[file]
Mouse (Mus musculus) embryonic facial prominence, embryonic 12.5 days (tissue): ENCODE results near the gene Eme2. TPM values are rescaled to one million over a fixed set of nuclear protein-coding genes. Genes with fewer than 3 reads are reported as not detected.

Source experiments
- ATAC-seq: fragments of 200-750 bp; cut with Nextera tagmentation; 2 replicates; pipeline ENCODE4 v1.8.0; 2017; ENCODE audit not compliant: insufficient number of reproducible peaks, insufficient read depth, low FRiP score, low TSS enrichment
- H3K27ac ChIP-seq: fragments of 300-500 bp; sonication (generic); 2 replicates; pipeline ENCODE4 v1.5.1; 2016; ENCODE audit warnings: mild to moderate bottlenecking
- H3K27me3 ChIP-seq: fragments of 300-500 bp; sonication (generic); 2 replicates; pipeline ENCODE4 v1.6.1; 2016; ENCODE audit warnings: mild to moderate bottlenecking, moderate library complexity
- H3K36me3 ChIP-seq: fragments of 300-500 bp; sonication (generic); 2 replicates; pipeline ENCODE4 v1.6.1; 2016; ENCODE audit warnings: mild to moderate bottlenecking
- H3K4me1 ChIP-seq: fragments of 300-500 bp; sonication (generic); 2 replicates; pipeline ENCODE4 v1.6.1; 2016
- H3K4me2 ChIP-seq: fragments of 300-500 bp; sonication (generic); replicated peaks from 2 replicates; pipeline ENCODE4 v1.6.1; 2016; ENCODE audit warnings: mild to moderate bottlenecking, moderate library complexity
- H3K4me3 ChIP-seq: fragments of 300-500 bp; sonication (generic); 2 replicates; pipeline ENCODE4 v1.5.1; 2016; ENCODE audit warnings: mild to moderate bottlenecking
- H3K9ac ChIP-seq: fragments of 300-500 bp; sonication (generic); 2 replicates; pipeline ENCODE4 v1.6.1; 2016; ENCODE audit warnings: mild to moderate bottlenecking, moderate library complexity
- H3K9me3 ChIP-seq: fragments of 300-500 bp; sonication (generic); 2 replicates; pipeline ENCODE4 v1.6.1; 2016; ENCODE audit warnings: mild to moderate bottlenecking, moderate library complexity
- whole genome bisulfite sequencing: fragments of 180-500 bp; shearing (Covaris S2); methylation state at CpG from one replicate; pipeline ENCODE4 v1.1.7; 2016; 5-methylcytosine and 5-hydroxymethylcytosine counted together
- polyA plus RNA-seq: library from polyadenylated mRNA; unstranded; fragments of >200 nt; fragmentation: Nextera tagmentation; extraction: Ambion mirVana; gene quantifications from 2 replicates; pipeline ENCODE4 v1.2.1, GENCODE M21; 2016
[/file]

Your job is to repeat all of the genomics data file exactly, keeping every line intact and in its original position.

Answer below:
Mouse (Mus musculus) embryonic facial prominence, embryonic 12.5 days (tissue): ENCODE results near the gene Eme2. TPM values are rescaled to one million over a fixed set of nuclear protein-coding genes. Genes with fewer than 3 reads are reported as not detected.

Source experiments
- ATAC-seq: fragments of 200-750 bp; cut with Nextera tagmentation; 2 replicates; pipeline ENCODE4 v1.8.0; 2017; ENCODE audit not compliant: insufficient number of reproducible peaks, insufficient read depth, low FRiP score, low TSS enrichment
- H3K27ac ChIP-seq: fragments of 300-500 bp; sonication (generic); 2 replicates; pipeline ENCODE4 v1.5.1; 2016; ENCODE audit warnings: mild to moderate bottlenecking
- H3K27me3 ChIP-seq: fragments of 300-500 bp; sonication (generic); 2 replicates; pipeline ENCODE4 v1.6.1; 2016; ENCODE audit warnings: mild to moderate bottlenecking, moderate library complexity
- H3K36me3 ChIP-seq: fragments of 300-500 bp; sonication (generic); 2 replicates; pipeline ENCODE4 v1.6.1; 2016; ENCODE audit warnings: mild to moderate bottlenecking
- H3K4me1 ChIP-seq: fragments of 300-500 bp; sonication (generic); 2 replicates; pipeline ENCODE4 v1.6.1; 2016
- H3K4me2 ChIP-seq: fragments of 300-500 bp; sonication (generic); replicated peaks from 2 replicates; pipeline ENCODE4 v1.6.1; 2016; ENCODE audit warnings: mild to moderate bottlenecking, moderate library complexity
- H3K4me3 ChIP-seq: fragments of 300-500 bp; sonication (generic); 2 replicates; pipeline ENCODE4 v1.5.1; 2016; ENCODE audit warnings: mild to moderate bottlenecking
- H3K9ac ChIP-seq: fragments of 300-500 bp; sonication (generic); 2 replicates; pipeline ENCODE4 v1.6.1; 2016; ENCODE audit warnings: mild to moderate bottlenecking, moderate library complexity
- H3K9me3 ChIP-seq: fragments of 300-500 bp; sonication (generic); 2 replicates; pipeline ENCODE4 v1.6.1; 2016; ENCODE audit warnings: mild to moderate bottlenecking, moderate library complexity
- whole genome bisulfite sequencing: fragments of 180-500 bp; shearing (Covaris S2); methylation state at CpG from one replicate; pipeline ENCODE4 v1.1.7; 2016; 5-methylcytosine and 5-hydroxymethylcytosine counted together
- polyA plus RNA-seq: library from polyadenylated mRNA; unstranded; fragments of >200 nt; fragmentation: Nextera tagmentation; extraction: Ambion mirVana; gene quantifications from 2 replicates; pipeline ENCODE4 v1.2.1, GENCODE M21; 2016